Entrepreneurial courage also means occasionally digging into your own wallet to meet payroll (thanks to clients who express no remorse at stringing out their payments to 230 days or more).

Last, but not least, entrepreneurs must ride the roller coaster highs and lows that go along with being master of your own fate (and maintaining the same even keel whether you’ve just won or lost a $2mm account).

That’s why I chuckle whenever I see PR Week publish yet another one of their “Power Brokers” issues. Make no mistake these lists do indeed include the most powerful people in our business. But that power broker moniker is bestowed upon these individuals because they control massive budgets and/or run gargantuan organizations. Money = Power.

We do have a few powerful entrepreneurs who would qualify as power brokers in my mind (if not Steve Barrett’s). I’d include Jen Prosek, Tom Coyne and Lynn Casey on that list.

But, here’s the rub. You do NOT have to play the global power broker game if, like me, you despise the red tape, back-stabbing and arbitrary decision-making that goes along with it.

I’ve just finished reading Unemployable! by David Thomas Roberts. The book is specifically aimed at every single American worker who has had it up to here with playing all the games necessary to make PR Week’s Power Broker list.

It’s chock full of tips for everyone from eight to 81 who has ever aspired to be their own boss. I cannot recommend it more highly (except to Peppercomm employees who will be fired without cause if I catch them reading it).

Having the chutzpah to start ones own business isn’t for the faint of heart. As we know, 44 percent of all new businesses fail within three years.

But, if like 70 percent of your fellow Americans, you don’t like your job this book is your ticket to the promised land.

But, keep in mind the promised land could turn out to be colder than the dark side of the moon. There’s no guarantee of success but, as The Donald said when attempting to woo black audiences, “Hey, what have you got to lose?”

 

 

Nov 17

How strong is your front-line ambassador?

rosI never cease to be amazed at the mediocre (or worse) experiences I have when engaging with the receptionists of organizations of all shapes and sizes.

Those experiences tell me senior management either ignores or, worse, is ignorant of the critical role a receptionist can play in creating a positive first impression.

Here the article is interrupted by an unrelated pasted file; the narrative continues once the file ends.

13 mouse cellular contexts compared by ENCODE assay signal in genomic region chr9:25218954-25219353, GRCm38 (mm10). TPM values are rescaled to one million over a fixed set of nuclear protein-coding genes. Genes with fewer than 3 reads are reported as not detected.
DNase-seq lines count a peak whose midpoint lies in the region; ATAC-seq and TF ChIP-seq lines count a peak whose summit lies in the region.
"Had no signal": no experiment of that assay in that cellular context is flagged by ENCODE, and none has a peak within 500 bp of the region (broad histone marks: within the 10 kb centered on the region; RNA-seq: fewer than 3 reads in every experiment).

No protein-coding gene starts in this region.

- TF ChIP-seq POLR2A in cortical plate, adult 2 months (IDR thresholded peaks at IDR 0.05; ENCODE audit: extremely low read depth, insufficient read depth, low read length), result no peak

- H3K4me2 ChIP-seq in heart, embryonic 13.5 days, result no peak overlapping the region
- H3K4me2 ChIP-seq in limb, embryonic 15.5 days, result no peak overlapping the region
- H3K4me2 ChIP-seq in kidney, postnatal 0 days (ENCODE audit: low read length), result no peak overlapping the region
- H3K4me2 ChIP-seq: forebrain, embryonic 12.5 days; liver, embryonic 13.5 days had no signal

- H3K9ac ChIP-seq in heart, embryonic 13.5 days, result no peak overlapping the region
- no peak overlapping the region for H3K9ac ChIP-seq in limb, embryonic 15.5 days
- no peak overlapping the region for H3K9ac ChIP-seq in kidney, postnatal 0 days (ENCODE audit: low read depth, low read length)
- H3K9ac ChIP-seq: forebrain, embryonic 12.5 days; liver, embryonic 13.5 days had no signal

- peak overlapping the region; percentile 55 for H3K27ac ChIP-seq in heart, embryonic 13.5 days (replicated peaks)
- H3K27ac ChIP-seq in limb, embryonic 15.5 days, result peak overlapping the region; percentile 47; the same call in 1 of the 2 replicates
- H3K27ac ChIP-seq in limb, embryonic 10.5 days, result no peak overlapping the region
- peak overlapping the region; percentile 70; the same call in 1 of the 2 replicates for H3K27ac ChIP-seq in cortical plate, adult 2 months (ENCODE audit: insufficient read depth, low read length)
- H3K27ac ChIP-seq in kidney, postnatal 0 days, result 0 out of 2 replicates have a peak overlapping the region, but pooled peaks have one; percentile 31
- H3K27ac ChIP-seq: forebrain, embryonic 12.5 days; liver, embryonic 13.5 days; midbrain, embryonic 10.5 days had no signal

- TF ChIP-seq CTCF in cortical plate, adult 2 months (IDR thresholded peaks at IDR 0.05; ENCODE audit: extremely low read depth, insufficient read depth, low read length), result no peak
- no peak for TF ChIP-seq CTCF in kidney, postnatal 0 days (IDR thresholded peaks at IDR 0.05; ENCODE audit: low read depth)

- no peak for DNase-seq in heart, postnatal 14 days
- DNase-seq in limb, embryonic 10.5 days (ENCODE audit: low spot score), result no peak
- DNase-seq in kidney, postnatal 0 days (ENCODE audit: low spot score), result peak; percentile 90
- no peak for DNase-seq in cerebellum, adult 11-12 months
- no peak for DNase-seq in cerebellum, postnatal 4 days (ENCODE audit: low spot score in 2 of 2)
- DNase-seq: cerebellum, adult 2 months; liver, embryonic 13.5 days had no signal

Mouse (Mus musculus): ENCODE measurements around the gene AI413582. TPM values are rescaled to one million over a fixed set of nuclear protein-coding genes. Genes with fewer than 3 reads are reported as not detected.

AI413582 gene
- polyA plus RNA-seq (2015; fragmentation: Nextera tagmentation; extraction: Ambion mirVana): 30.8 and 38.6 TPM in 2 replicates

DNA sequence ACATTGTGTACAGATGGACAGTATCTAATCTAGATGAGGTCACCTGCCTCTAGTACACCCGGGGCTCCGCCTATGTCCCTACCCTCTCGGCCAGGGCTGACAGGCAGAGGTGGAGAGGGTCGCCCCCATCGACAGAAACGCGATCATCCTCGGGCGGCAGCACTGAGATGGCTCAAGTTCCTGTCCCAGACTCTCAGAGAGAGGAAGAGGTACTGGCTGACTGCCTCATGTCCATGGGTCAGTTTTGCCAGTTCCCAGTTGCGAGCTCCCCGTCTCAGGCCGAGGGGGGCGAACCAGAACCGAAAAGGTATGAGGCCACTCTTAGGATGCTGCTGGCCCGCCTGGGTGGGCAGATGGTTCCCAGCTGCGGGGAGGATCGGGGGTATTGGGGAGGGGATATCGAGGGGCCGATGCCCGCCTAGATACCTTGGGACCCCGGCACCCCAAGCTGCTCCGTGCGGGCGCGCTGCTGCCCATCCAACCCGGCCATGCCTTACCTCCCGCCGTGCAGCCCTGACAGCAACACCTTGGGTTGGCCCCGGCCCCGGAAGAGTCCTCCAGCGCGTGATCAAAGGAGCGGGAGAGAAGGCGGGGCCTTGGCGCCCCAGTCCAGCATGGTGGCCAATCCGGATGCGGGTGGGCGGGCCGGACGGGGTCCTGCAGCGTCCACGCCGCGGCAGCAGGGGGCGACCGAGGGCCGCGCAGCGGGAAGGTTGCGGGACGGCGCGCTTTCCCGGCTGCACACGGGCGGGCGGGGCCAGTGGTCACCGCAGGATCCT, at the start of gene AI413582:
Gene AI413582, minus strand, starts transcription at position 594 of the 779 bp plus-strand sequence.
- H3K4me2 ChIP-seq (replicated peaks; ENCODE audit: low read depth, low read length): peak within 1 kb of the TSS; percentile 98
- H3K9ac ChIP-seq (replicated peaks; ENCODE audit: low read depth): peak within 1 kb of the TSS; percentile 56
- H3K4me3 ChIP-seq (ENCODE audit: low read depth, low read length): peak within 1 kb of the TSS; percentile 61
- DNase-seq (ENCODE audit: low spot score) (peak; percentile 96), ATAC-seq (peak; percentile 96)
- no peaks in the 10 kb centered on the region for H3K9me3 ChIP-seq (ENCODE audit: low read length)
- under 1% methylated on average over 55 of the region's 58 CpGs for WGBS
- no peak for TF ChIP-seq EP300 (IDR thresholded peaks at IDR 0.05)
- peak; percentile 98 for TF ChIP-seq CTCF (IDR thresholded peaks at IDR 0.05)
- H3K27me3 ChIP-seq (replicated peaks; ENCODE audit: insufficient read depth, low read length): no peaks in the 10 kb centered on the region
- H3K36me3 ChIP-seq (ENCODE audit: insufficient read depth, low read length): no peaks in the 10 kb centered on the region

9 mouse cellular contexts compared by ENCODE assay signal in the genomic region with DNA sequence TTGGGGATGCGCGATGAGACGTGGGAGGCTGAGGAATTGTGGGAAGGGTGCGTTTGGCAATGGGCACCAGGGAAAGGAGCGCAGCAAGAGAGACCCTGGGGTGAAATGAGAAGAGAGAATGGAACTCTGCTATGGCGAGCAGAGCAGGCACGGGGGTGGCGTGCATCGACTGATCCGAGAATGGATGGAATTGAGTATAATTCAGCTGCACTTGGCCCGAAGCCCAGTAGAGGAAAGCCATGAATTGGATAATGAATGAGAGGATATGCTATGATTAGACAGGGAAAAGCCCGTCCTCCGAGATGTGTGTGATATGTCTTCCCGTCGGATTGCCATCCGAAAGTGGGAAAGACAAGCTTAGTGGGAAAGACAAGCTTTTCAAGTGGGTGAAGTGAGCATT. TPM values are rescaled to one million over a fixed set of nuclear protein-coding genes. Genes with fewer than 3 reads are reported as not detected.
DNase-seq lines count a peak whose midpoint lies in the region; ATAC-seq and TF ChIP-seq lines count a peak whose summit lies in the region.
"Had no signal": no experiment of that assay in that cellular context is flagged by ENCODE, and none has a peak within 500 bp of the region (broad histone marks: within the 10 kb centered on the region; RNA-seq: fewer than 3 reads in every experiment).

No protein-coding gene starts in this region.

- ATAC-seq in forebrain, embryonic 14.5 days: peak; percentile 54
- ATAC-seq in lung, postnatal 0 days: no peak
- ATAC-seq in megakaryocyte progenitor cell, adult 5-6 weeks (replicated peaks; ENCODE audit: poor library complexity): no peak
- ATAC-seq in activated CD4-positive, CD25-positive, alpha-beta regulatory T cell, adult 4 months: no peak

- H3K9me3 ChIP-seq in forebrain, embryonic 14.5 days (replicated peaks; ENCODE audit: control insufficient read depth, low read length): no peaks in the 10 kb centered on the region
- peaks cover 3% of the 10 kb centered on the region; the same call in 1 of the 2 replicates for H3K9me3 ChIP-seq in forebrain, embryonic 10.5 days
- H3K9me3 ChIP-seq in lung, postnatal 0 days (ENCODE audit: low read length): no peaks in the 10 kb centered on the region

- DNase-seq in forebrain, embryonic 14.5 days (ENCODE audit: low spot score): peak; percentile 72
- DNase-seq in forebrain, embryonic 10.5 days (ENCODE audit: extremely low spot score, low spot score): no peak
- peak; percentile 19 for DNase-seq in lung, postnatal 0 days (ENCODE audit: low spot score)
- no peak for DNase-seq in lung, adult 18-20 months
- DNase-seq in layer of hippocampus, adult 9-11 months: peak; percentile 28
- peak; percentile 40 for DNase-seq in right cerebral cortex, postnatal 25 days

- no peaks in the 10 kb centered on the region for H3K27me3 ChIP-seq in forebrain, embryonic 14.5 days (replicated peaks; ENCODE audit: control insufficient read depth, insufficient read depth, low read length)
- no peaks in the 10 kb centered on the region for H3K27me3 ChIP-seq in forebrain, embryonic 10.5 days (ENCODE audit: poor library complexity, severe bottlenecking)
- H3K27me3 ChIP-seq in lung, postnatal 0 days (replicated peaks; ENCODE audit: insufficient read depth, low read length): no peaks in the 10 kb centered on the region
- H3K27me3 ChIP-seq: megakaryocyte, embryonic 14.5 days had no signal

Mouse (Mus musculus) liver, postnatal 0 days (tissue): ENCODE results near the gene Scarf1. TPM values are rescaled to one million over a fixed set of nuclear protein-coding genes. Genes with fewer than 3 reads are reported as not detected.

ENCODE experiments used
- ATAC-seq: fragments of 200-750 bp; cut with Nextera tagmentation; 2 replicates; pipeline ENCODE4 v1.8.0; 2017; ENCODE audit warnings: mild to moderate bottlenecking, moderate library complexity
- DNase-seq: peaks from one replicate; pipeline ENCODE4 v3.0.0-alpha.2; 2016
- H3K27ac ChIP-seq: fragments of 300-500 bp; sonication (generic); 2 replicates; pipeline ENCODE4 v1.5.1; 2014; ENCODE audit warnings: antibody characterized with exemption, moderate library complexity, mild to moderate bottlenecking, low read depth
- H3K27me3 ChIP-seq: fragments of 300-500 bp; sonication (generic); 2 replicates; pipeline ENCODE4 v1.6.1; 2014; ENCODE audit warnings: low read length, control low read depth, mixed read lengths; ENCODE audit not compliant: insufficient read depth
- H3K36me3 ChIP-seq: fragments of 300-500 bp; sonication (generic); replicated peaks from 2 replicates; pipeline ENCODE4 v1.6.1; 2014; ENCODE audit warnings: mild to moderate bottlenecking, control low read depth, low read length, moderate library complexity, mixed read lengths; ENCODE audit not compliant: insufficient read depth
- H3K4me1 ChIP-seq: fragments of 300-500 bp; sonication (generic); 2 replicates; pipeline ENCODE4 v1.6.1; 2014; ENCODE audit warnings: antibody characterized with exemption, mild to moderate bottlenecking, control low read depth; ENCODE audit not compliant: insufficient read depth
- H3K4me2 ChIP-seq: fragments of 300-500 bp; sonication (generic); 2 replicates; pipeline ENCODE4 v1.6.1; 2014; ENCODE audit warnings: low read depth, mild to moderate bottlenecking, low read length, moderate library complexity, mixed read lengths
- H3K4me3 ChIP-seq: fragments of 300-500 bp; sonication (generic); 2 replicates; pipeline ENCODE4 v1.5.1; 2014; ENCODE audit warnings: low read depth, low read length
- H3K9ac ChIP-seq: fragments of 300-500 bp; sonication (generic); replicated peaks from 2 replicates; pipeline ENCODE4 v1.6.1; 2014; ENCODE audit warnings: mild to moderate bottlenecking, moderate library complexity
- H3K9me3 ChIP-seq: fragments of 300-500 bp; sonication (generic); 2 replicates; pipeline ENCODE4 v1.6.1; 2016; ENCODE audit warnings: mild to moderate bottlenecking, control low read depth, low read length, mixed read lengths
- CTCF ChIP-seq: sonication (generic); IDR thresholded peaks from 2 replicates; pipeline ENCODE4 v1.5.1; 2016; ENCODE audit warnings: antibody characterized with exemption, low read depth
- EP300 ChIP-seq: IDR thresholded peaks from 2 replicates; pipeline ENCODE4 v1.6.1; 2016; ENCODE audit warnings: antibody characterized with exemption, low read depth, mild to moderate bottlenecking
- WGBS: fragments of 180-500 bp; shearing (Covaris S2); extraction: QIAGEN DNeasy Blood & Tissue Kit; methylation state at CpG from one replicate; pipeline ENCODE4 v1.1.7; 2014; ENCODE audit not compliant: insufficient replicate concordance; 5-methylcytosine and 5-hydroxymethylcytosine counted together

In some very subtle ways, your receptionist can make, or break, your organization.

We’re blessed to have an extraordinarily good receptionist by the name of Roslyn Sengo. Roslyn possesses the unique ability to effortlessly field incoming calls, forward important e-mails from potential clients and greet each, and every, visitor with the enthusiasm and respect they deserve.

In the interests of enlightening those of you who view a receptionist as a necessary overhead cost at best, I’ve asked Roslyn to share her advice on how she’s become a true asset to Peppercomm:

  • Having customer service experience is a plus. Everyone is a customer and I like to see how businesses present themselves in restaurants, retail stores, hotels etc. I take in all my experiences and use the best practices for myself at the front desk. Everyone just likes to be treated well.
  • Don’t take it personal. If people are moody, it really has nothing to do with you.
  • Be alert. Being alert is always a work in progress. Like life, you don’t know what will come at you. This also helped me to better prioritize myself and creates better flexibility overall.
  • Breathing and centering also helps me to keep balance when things are hectic.
  • Being optimistic is also a plus. I happen to be an optimist. When I do have my moody or down moments, just seeing different people often and talking to them changes my vibe and even cheers me up.

So, the next time you’re evaluating the overall experience your organization provides, DO NOT underestimate the role of the receptionist. He or she may be your least understood and most important asset in your arsenal.